Protecting your data Featured

7:00pm EDT January 26, 2010

Not long ago, cyber liability insurance was unheard of, but today, it has become critical to any company dealing with personal data that could be used to commit identity theft.

Jonathan Theders, president of Clark Theders Insurance Agency Inc., says that the word ‘cyber’ doesn’t necessarily have to mean computer-related, as the insurance has evolved to include data privacy and network security risk.

“Cyber risk or breach of data can be loosely thought of as anything that can create a vulnerability to the theft of information that jeopardizes a company’s mission, fulfills its clients’ needs or maintains some measure of trust,” Theders says.

Smart Business spoke with Theders about how companies can use cyber liability insurance to protect their customers’ data and protect themselves from lawsuits.

How has cyber liability coverage evolved?

Here’s an example: Let’s say my laptop was stolen out of my car, and it has all sorts of personal information on it. Chances are, the thief just wanted the laptop and not the personal data inside, but what was on that computer? It could be Social Security numbers or credit card information. If that data is stolen, you have a duty owed to protect that data.

The coverage has evolved from solely computer-related data to data in all forms. It could be paper versions; it could be electronic. It started out as a requirement of HIPAA, in which people were required to keep personal information confidential with a heightened level of security.

Five years ago, some people were very electronically driven, but the majority of business wasn’t. Everything was filed on paper. If I wanted to steal information, I’d have to walk out of an office with stacks of paper and files.

Now I could walk in with a thumb drive that you would never know I had and I could extract thousands of records without your knowledge. It’s made data theft a whole lot easier if that data’s not protected the proper way.

What types of threats to data are there?

When you think of cyber threats, you think of a brainiac sitting in a bedroom hacking into computer systems. That concern will always be there, but there can also be the frustrated rogue employee, the one who is thinking about leaving, who wants to gather this information to use it at their next job or who just really wants to hurt the company before leaving. Or the person may want to sell that information because it has value to somebody else.

It doesn’t always have to be this third-party hacker off in the distance; it could be one of your own employees who has legal, granted access to that data. The insurance coverage should pick up not just third-party but first-party and employee actions, as well.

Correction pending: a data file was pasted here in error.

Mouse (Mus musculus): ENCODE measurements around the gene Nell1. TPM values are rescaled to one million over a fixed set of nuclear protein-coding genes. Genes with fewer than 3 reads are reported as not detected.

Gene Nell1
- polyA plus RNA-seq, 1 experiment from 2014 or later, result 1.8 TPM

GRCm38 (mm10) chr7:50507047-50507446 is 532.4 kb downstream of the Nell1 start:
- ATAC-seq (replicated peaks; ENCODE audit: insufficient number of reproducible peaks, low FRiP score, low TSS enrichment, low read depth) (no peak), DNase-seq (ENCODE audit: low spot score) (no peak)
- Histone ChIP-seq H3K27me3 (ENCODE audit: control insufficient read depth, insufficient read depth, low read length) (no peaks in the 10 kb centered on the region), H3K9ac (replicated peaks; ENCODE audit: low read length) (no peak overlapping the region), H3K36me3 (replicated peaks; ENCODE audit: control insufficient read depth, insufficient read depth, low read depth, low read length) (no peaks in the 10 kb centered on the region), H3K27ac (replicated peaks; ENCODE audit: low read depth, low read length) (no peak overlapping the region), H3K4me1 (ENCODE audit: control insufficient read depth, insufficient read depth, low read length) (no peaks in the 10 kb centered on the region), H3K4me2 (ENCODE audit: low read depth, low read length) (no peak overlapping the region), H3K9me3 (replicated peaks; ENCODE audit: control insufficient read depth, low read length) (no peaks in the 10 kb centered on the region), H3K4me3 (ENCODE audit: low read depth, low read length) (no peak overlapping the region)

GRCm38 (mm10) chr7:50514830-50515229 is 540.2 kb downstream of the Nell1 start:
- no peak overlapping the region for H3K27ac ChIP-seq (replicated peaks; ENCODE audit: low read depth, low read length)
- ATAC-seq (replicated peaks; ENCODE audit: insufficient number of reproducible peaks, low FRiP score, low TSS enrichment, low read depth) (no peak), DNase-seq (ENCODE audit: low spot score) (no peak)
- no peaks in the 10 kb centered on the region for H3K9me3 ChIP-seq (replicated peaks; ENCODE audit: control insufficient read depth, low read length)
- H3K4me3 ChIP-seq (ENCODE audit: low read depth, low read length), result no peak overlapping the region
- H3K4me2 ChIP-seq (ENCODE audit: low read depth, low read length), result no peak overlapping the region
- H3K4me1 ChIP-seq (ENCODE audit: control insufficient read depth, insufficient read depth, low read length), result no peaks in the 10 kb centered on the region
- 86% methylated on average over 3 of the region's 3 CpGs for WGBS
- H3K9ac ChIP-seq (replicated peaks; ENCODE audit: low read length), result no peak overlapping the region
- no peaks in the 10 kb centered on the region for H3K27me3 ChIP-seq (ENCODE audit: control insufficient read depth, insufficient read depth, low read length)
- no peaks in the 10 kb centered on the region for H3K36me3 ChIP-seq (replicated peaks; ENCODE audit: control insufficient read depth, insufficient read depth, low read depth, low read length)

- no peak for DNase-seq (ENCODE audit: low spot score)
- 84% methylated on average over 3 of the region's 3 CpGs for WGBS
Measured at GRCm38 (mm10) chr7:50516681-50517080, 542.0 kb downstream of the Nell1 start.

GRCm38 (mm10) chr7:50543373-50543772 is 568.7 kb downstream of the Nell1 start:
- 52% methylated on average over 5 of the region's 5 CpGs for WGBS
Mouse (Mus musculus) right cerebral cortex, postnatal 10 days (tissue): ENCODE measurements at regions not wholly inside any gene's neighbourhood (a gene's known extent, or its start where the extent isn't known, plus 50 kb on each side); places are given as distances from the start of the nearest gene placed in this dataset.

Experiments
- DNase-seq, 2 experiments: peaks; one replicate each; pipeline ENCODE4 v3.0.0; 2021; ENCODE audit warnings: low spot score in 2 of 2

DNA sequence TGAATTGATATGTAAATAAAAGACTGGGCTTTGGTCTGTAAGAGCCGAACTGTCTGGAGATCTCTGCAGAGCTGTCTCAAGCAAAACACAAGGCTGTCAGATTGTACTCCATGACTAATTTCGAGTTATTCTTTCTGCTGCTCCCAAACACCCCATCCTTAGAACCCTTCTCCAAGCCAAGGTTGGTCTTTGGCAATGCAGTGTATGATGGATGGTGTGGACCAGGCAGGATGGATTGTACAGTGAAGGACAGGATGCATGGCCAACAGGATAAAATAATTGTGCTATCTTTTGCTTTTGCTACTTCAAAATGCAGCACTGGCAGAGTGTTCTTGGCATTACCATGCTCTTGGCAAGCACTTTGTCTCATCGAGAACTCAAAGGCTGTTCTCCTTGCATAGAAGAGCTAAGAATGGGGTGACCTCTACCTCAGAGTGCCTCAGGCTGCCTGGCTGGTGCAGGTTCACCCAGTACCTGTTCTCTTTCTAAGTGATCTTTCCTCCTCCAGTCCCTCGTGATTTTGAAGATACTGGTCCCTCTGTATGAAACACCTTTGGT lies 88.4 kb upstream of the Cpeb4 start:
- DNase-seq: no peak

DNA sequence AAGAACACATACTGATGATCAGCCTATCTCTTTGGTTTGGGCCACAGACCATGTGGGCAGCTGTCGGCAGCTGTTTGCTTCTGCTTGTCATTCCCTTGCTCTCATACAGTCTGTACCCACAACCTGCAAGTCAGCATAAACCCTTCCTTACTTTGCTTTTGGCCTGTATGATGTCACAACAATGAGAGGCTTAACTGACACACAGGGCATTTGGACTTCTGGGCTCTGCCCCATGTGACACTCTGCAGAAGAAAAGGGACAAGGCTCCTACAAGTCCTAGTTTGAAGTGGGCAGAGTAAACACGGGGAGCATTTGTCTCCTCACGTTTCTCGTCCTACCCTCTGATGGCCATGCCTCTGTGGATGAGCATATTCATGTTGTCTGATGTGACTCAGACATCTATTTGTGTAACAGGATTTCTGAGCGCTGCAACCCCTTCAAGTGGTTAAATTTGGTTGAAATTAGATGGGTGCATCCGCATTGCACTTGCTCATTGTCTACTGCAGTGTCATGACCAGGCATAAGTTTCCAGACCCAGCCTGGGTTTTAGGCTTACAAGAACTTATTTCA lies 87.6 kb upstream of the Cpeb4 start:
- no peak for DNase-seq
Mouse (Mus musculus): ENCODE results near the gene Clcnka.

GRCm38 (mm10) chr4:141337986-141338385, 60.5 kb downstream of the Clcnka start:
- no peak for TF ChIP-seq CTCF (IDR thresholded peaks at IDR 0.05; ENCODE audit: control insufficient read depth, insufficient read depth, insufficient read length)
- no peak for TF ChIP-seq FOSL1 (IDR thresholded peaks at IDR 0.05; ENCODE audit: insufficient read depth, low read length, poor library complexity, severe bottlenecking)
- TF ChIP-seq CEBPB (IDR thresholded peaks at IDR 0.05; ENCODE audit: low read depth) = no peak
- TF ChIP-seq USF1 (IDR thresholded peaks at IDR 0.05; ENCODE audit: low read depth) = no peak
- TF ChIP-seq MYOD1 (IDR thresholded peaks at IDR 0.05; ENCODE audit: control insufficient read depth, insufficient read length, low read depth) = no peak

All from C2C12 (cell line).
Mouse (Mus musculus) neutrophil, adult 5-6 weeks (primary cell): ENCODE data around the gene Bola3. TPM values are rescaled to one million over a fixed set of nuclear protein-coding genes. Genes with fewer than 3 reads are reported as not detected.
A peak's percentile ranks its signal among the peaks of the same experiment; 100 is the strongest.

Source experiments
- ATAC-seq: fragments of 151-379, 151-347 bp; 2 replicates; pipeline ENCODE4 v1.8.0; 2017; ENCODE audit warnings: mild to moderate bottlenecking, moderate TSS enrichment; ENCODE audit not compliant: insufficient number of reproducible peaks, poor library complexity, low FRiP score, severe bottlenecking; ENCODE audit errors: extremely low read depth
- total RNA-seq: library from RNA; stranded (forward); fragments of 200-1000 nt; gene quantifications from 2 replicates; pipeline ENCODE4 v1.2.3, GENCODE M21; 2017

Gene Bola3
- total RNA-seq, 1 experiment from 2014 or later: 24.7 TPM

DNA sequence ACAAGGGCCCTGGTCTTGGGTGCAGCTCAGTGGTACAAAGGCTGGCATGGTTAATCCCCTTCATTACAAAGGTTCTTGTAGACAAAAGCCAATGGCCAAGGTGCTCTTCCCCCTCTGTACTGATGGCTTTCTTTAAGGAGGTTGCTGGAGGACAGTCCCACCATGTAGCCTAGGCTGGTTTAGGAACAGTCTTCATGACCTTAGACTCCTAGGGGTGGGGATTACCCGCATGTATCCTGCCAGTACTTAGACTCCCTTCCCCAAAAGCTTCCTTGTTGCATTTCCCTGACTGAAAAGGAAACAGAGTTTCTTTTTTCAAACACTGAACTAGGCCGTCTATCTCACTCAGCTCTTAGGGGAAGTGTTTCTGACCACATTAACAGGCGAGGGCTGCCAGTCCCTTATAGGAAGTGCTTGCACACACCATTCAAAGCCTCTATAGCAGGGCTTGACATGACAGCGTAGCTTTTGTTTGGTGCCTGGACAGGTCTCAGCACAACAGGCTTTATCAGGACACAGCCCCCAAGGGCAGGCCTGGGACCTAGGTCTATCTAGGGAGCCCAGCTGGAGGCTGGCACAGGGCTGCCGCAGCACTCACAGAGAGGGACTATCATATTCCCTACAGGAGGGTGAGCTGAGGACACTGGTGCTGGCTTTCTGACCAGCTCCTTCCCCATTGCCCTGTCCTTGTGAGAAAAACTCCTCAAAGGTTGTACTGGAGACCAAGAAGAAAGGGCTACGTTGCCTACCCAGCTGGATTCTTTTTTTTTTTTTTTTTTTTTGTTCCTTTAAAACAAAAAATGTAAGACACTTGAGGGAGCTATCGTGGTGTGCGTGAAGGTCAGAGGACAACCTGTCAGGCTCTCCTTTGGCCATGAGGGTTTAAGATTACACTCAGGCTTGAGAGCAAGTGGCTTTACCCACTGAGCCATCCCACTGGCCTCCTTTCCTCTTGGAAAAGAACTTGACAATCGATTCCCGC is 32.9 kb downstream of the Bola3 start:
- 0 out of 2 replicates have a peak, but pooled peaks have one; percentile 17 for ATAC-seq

How do you get coverage to protect your company’s data?

To secure insurance coverage, you have to do an assessment of your computer systems. It forces you to look at the areas in which your systems can be penetrated. That makes you a better company because you’re forced to fill in the gaps of potential penetration.

Not everybody has to have an assessment, but any business that is dealing with and holding customer information can have an exposure. In certain businesses, people feel very comfortable with the controls in place and may not need to do a physical assessment. But if the underwriters feel you could have a significant loss, they would require their insurance company to do an assessment of your systems. They use an in-depth questionnaire that tries to find holes in that particular network.

Or you can hire a third-party company, not just to assess your system but to try to hack it and break the system to try to find those potential holes before someone who wants to cause the business harm finds them.

How can data coverage protect you from litigation?

Think of the example of the laptop stolen out of a car. Part of the coverage would be a year or two of credit monitoring for the people who may be affected. Chances are that none of their records will ever have credit problems, but you have a duty to protect that credit information.

If data is stolen and it is used in a harmful way to the person — they have loans taken out in their name or credit card bills run up and it has affected their credit scores, leading to collectors hounding them — the indemnity would not only make those people whole, but it would give them expenses toward fixing their credit. Most insurance also includes a partnership with a PR firm that can help you regain the faith of your customers.

Also, forensic computer specialists can be hired to determine what was lost. If there was litigation or a class-action suit or someone was adversely affected because his or her identity was stolen and used by someone else, the coverage would pay third-party indemnity.

There can also be regulatory defense fees, so if you have broken some rule of HIPAA or some governmental body and they fine you, the coverage can potentially pick up the fines related to that.

One of the things that matured in the last few years is ransom demands. If someone stole your data and held it for ransom, you can also purchase insurance that would pay that ransom.

Jonathan Theders, CPIA, is the president of Clark Theders Insurance Agency Inc. Reach him at (513) 779-2800 or jtheders@ctia.com.